Proceedings Abstracts of the Twenty-Fourth International Joint Conference on Artificial Intelligence

Multitask Coactive Learning / 3518
Robby Goetschalckx, Alan Fern, Prasad Tadepalli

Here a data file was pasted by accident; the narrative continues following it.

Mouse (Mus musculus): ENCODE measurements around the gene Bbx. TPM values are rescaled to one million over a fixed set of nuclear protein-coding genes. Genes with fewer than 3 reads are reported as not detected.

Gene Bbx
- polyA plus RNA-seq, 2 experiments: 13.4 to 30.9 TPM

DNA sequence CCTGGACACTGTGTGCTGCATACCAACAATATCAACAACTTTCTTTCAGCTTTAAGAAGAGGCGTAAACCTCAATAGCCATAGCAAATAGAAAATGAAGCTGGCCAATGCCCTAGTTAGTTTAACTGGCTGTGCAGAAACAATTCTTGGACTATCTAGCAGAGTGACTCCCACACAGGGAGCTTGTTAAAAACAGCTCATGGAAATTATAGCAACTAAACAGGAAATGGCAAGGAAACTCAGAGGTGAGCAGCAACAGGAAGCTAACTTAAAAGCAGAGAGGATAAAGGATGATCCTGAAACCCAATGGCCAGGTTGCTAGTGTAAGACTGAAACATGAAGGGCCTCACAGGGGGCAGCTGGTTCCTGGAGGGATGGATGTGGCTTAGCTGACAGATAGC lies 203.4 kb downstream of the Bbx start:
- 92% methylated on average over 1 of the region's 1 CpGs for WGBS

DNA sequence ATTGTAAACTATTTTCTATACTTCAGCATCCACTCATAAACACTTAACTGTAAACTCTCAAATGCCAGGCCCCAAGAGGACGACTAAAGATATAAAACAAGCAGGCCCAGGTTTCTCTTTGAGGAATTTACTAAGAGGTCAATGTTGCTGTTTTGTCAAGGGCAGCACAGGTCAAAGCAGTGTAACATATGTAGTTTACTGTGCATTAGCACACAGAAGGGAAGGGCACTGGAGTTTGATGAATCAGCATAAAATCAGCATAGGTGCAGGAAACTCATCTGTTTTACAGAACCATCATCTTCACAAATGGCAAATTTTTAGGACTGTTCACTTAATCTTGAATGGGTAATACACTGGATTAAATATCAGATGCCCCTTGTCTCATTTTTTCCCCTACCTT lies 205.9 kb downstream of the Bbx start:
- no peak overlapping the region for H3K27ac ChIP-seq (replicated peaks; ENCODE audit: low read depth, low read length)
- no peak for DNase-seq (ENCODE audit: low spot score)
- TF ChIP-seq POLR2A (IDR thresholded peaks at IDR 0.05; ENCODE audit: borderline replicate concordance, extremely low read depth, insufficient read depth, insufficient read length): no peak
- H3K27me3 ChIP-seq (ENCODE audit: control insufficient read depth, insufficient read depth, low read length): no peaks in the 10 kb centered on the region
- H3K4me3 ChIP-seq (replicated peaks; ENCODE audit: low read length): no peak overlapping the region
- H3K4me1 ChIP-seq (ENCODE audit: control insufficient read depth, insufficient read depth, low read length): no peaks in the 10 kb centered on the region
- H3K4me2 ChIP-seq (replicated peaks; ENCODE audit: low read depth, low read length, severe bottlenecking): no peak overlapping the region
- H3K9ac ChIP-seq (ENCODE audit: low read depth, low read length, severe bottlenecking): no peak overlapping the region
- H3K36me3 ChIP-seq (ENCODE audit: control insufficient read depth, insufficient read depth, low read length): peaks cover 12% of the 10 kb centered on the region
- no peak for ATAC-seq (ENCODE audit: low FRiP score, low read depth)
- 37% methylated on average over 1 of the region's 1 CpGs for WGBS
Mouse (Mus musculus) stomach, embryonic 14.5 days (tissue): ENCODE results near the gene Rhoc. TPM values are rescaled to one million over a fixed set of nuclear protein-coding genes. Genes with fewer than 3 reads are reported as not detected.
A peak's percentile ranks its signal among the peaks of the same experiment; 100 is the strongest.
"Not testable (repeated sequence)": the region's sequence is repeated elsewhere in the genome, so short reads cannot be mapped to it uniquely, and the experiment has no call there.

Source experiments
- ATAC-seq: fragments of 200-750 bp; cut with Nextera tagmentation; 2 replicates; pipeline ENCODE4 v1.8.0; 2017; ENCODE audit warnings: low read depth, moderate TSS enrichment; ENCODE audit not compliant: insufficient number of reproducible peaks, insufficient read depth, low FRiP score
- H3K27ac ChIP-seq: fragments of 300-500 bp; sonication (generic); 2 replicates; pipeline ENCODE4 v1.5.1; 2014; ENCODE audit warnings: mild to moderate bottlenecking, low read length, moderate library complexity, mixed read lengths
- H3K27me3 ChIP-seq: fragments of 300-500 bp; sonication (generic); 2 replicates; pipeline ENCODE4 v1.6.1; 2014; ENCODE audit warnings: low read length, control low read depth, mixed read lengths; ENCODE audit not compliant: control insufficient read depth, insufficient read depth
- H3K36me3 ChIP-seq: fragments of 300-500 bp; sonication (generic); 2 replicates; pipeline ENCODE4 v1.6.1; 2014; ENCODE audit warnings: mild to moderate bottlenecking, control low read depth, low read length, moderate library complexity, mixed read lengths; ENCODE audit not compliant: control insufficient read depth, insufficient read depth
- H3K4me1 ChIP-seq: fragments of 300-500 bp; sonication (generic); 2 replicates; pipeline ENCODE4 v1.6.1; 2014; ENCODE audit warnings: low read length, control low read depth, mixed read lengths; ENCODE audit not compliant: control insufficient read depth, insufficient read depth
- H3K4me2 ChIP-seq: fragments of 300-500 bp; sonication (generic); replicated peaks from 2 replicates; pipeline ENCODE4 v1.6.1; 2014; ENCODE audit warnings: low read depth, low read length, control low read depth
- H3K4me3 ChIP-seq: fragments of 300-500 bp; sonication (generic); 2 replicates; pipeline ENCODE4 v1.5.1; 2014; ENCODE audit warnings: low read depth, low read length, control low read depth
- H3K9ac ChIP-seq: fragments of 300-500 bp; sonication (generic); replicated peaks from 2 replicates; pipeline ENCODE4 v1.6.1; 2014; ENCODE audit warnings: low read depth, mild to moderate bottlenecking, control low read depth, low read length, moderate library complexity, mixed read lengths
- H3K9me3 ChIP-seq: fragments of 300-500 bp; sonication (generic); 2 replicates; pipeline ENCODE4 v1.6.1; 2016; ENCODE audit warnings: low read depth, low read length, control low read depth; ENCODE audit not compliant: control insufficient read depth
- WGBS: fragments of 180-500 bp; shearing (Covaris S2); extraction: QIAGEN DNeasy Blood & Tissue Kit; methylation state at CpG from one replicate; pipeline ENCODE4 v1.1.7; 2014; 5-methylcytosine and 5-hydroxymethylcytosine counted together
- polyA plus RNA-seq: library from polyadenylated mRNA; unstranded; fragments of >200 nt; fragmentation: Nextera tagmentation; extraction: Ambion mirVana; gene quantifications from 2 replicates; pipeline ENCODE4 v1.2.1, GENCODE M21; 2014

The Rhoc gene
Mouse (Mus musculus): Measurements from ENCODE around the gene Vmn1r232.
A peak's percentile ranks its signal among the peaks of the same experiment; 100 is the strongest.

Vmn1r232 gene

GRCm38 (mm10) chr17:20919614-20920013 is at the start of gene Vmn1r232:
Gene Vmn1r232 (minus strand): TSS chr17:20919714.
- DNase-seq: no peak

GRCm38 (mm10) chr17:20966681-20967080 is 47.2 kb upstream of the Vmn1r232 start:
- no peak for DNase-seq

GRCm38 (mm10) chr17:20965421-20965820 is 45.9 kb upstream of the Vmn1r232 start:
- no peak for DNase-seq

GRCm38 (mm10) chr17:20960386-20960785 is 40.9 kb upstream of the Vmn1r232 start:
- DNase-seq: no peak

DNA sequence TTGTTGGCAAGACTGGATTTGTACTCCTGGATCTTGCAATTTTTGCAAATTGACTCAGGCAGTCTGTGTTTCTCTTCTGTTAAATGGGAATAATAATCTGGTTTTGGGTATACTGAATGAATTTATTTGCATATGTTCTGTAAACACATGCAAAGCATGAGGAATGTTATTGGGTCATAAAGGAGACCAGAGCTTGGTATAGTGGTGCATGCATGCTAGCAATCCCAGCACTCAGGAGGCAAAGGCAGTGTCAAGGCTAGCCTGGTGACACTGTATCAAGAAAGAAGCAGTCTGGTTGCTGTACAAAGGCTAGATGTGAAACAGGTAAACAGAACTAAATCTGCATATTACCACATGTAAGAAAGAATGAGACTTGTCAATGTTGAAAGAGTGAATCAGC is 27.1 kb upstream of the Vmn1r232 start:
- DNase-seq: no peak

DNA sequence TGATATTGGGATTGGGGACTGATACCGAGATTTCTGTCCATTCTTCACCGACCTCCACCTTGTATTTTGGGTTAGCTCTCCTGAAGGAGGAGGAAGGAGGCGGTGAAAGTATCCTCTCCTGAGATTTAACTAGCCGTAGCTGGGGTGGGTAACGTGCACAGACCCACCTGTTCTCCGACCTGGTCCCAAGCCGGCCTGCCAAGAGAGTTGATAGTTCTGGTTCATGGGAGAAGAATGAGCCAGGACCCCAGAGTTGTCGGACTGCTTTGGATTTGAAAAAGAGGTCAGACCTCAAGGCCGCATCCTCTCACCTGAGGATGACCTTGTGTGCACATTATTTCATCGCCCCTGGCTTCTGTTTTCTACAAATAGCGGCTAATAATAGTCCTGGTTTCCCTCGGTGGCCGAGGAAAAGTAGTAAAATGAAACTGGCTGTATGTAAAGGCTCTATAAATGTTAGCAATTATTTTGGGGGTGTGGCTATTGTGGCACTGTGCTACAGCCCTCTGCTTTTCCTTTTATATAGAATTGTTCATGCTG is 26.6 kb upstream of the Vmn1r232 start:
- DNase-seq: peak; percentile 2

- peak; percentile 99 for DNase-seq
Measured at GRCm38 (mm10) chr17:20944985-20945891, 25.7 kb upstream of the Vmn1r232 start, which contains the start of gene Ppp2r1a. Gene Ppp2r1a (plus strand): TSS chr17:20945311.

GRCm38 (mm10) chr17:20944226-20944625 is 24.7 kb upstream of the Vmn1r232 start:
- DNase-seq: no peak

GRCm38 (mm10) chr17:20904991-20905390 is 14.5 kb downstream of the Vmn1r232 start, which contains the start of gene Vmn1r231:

In this paper we investigate the use of coactive learning in a multitask setting. In coactive learning, an expert presents the learner with a problem and the learner returns a candidate solution. The expert then improves on the solution if necessary and presents the improved solution to the learner. The goal for the learner is to learn to produce solutions which cannot be further improved by the expert while minimizing the average expert effort. In this paper, we consider the setting where there are multiple experts (tasks), and in each iteration one expert presents a problem to the learner. While the experts are expected to have different solution preferences, they are also assumed to share similarities, which should enable generalization across experts. We analyze several algorithms for this setting and derive bounds on the average expert effort during learning. Our main contribution is the balanced Perceptron algorithm, which is the first coactive learning algorithm that is both able to generalize across experts when possible, while also guaranteeing convergence to optimal solutions for individual experts. Our experiments in three domains confirm that this algorithm is effective in the multitask setting, compared to natural baselines.